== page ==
Sunday, October 15, 2006

The Detroit News Endorses DeVos

DECISION 2006: For Governor

DeVos has right plan for fixing Michigan

Challenger will bring leadership skills Granholm lacks

The Detroit News

We don't fault Gov. Jennifer Granholm for the collapse of the domestic auto industry or for the resulting avalanche that continues to decimate Michigan's economic base.

No matter who was sitting in the governor's office the past four years, the forces roiling Michigan's bread-and-butter industry could not have been turned back nor their impact on the state muted. The challenges the governor has faced have been immense, and we have often sympathized with the enormity of the task she faced.

But in measuring her performance in leading Michigan through this crisis, we find her lacking. She was too slow to implement policies to change the state's economic future, too ineffective in dealing with the Legislature to push through urgent legislation and too uninspiring in rallying citizens to the extreme challenges of transforming the state's economy and breaking its culture of entitlement.

Michigan needs bold ideas and the courage to implement them. It also needs a new attitude, one that encourages entrepreneurship and innovation. Granholm has provided none of that. The image of Michigan remains one of a state controlled by Big Labor, committed to expensive liberal social policies and locked to a 20th-century economic model. Granholm must shoulder a good share of the blame.

Granholm's agenda

The promises she is making on the campaign trail this year sound inspiring and create the impression of a leader willing to charge into the New Economy. But we can't forget that they are the same ones she made four years ago, and most have gone unfulfilled.

Her allegiance to labor unions has kept her from making the structural reforms Michigan needs in its education system, regulatory environment and tax policy. Her partisanship and political missteps have left her with little leverage over a Legislature controlled by the other party.

And her propensity for blaming everyone but herself for Michigan's condition has contributed to a statewide sense of helplessness. At some point, a leader stops blaming the inevitable and starts attacking the problem.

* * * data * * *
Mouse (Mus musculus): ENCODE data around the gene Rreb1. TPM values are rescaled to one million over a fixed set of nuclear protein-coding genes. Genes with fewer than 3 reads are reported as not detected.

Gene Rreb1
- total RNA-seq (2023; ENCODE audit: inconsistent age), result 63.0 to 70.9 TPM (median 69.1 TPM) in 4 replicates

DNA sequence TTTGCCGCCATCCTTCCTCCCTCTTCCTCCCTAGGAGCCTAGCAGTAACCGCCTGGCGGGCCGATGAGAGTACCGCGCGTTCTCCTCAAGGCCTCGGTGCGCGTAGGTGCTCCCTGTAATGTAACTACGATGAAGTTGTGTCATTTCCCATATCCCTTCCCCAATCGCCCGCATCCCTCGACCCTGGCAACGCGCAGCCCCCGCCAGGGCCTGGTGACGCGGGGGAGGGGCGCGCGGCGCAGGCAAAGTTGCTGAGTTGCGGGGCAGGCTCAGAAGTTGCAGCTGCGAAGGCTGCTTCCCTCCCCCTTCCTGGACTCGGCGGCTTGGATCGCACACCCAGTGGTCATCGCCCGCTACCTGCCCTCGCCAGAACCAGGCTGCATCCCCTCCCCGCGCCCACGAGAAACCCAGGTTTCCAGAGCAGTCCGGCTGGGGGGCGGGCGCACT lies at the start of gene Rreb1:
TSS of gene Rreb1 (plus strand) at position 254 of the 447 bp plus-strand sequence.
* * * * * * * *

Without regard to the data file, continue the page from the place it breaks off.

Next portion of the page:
Michigan needs change. Until Thursday, we could not say with great enthusiasm that Republican Dick DeVos was the right change for Michigan.

DeVos delivers passion

But when he took the podium at the Detroit Economic Club in a joint appearance with Granholm, DeVos delivered what we've been waiting for -- passion and a specific, bold plan for reviving Michigan. He is no longer the lesser of two evils. He is the right alternative.

DeVos understands that Michigan must send a strong signal to the rest of the world that it has changed the way it does business. To do that, he would scrap both the Single Business Tax and the personal property tax on business equipment, which in many ways is a more harmful tax than the SBT because it discourages capital investment.

DeVos would replace the two with a broader business tax, most likely on profits. But before committing to a dollar-for-dollar replacement, he would streamline government operations, make cost-saving changes in the benefit packages of teachers and other public employees, and finally rid the state budget of waste and inefficiency.

He promises to take personal control of economic development efforts, rather than entrust that vital task to bureaucrats.

That's the way a business executive approaches a turnaround situation.

DeVos also promises greater investments in education, decreased college costs, Michigan investment offices in Asia and other regions of the world, more spent to promote tourism and reform of the human services and parole agencies, where mismanagement has led to tragedy.

And he vowed to fully join the effort to revive Detroit, a city that suffers from neglect by the state.

DeVos can no longer be accused of not having a plan for fixing Michigan. He's got one, and it's solid.

But more important, he has the executive skills to implement the plan, the independence to shirk off the special interests that are holding Michigan back and the focus to make the vision reality.

We endorse Dick DeVos for governor.

No comments: